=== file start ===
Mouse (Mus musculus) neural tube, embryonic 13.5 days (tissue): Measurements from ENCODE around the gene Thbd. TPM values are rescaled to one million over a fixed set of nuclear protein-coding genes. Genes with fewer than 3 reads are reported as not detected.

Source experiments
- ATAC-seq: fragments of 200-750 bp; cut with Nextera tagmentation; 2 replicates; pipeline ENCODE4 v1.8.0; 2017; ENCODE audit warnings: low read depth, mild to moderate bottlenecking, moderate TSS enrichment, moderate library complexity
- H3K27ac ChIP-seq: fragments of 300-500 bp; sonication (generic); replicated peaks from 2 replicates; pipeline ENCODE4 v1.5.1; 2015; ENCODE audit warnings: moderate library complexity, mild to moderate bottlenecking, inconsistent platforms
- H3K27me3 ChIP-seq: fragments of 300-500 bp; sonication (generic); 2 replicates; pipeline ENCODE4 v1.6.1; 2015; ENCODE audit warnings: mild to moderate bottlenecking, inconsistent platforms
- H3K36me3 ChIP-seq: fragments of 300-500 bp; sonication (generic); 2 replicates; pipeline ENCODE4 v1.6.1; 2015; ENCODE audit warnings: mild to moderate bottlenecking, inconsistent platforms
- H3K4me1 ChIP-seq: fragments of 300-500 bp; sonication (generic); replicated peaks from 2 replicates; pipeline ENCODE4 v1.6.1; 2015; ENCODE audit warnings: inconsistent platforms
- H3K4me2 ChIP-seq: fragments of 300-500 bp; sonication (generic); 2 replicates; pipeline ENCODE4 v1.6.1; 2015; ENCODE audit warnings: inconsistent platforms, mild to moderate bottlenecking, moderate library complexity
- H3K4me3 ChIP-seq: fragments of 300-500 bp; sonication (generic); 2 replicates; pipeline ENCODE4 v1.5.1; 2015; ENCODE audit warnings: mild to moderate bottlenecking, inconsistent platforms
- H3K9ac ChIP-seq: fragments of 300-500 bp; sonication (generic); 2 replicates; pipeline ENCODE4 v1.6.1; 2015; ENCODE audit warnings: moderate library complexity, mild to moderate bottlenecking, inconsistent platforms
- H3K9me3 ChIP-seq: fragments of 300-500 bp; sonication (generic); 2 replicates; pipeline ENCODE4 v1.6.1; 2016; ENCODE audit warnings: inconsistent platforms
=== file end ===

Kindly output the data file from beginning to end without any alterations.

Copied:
Mouse (Mus musculus) neural tube, embryonic 13.5 days (tissue): Measurements from ENCODE around the gene Thbd. TPM values are rescaled to one million over a fixed set of nuclear protein-coding genes. Genes with fewer than 3 reads are reported as not detected.

Source experiments
- ATAC-seq: fragments of 200-750 bp; cut with Nextera tagmentation; 2 replicates; pipeline ENCODE4 v1.8.0; 2017; ENCODE audit warnings: low read depth, mild to moderate bottlenecking, moderate TSS enrichment, moderate library complexity
- H3K27ac ChIP-seq: fragments of 300-500 bp; sonication (generic); replicated peaks from 2 replicates; pipeline ENCODE4 v1.5.1; 2015; ENCODE audit warnings: moderate library complexity, mild to moderate bottlenecking, inconsistent platforms
- H3K27me3 ChIP-seq: fragments of 300-500 bp; sonication (generic); 2 replicates; pipeline ENCODE4 v1.6.1; 2015; ENCODE audit warnings: mild to moderate bottlenecking, inconsistent platforms
- H3K36me3 ChIP-seq: fragments of 300-500 bp; sonication (generic); 2 replicates; pipeline ENCODE4 v1.6.1; 2015; ENCODE audit warnings: mild to moderate bottlenecking, inconsistent platforms
- H3K4me1 ChIP-seq: fragments of 300-500 bp; sonication (generic); replicated peaks from 2 replicates; pipeline ENCODE4 v1.6.1; 2015; ENCODE audit warnings: inconsistent platforms
- H3K4me2 ChIP-seq: fragments of 300-500 bp; sonication (generic); 2 replicates; pipeline ENCODE4 v1.6.1; 2015; ENCODE audit warnings: inconsistent platforms, mild to moderate bottlenecking, moderate library complexity
- H3K4me3 ChIP-seq: fragments of 300-500 bp; sonication (generic); 2 replicates; pipeline ENCODE4 v1.5.1; 2015; ENCODE audit warnings: mild to moderate bottlenecking, inconsistent platforms
- H3K9ac ChIP-seq: fragments of 300-500 bp; sonication (generic); 2 replicates; pipeline ENCODE4 v1.6.1; 2015; ENCODE audit warnings: moderate library complexity, mild to moderate bottlenecking, inconsistent platforms
- H3K9me3 ChIP-seq: fragments of 300-500 bp; sonication (generic); 2 replicates; pipeline ENCODE4 v1.6.1; 2016; ENCODE audit warnings: inconsistent platforms